The Library you will be working in is called work. Do not bother creating another library as it will cause complications when you try to simulate your program again after closing ModelSim. Expanding the work library will show at least one of the files in your project.

Go to Compile-->Compile. Ensure that the Library is work and you are in your project's directory. Many times you will have to change directories so that you are in your project's directory. Select all Verilog HDL Files that pertain to your project. This includes the testbench. Hit Compile and then Done.

If you look at the bottom in the Transcript pane, you will see that it did compile and there were no errors. The work library should have all the files you just compiled. If not, repeat the previous step. Since the testbench does the signal generations and testing, double click on your testbench file.

ModelSim will slowly load new panes to look like below. If you do not see the Wave pane, do not worry as you will show it in later steps. You should see something similar to below.

The next step is to add signals to the wave and show the wave if it is not already present. On the left, in the sim pane, right click on the testbench file which should be the top most file. Go to Add-->To Wave-->All items in region.

In the Wave pane, you will see all the signals declared and used in the testbench.

When dealing with signals that are many bits, it is easier to see its value as an unsigned integer rather than binary. To make this conversion, right click on the signal you want, go to Radix and choose the format you want. Unsigned integer is the radix you will use for this class.

You are now ready to simulate your program. The icons boxed in the below screenshot are used to run the testbench. The first icon is Restart which will reset the simulation as if you never ran it. This is helpful to rerun the simulation without recompiling everything. The Run Length allows you to enter a specific amount of time you want the program to run for. It defaults to pico-seconds, but nano-seconds is the best time to use. The icon Run right after the Run Length is to run your program for the amount of time specified in the Run Length. If you set Run Length to be 10 ns, each time you press Run, the program will continue for 10 ns. Continue Run will run the program until it terminates. The same is true for Run -All. All the programs in this class will terminate in less than one second. If you find yourself waiting for longer than a few seconds until the program terminates, hit the Stop button and recheck your logic. you will see the following screen once your program terminates. It shows you where the program terminated. To go back to the Wave, click on the Wave tab.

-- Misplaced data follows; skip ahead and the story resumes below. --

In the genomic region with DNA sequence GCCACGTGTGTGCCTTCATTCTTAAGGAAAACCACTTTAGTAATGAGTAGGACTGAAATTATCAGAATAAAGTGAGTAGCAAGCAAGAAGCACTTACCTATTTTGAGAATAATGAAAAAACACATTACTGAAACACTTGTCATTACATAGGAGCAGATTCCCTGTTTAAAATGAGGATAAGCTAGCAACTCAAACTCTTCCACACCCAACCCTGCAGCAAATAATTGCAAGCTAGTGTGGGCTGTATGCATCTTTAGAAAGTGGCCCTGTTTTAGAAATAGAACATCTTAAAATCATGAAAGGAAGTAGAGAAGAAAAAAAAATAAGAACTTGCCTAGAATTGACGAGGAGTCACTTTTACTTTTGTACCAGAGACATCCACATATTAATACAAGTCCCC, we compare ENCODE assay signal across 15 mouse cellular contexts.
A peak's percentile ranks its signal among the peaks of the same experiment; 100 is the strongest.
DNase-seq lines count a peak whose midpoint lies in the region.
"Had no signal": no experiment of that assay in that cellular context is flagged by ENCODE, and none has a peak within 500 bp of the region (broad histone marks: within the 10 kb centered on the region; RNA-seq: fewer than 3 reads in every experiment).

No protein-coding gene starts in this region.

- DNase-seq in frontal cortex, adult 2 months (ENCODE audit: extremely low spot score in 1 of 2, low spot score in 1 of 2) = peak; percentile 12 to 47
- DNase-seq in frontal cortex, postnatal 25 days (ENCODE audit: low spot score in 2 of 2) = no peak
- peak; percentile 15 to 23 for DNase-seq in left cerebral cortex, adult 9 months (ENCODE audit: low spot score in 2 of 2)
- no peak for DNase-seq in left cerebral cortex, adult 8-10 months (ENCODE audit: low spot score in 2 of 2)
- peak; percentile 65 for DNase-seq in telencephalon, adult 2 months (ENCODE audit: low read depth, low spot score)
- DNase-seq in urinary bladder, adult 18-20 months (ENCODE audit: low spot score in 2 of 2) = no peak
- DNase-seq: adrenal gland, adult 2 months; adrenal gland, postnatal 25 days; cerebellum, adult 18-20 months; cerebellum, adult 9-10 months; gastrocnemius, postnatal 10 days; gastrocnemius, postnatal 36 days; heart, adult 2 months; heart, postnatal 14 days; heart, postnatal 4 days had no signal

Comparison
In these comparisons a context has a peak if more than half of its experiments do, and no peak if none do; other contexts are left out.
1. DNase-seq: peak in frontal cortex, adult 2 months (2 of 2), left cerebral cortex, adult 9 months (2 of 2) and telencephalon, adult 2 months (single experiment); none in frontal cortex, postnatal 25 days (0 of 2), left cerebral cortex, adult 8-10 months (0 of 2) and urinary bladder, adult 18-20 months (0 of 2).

You should see something like this on your Wave.

If you expand or scroll through the Transcript pane, you will see the output of any $display statements you have in your code.

To find the area and timing of your program, go back to Quartus and double click on TimeQuest Timing Analysis in the Tasks pane. This will run Fitter (Place & Route) as well. You will get another successful message.

To find area, select the Compilation Report tab and click on Fitter. On the Summary page, you can find the area by adding up the three items under Logic Utilization.

To find the clock frequency, select the Compilation Report tab and click on TimeQuest Timing Analyzer. Click on Slow 900mV 100C Model and look at Fmax Summary. The speed of your clock is given by Fmax.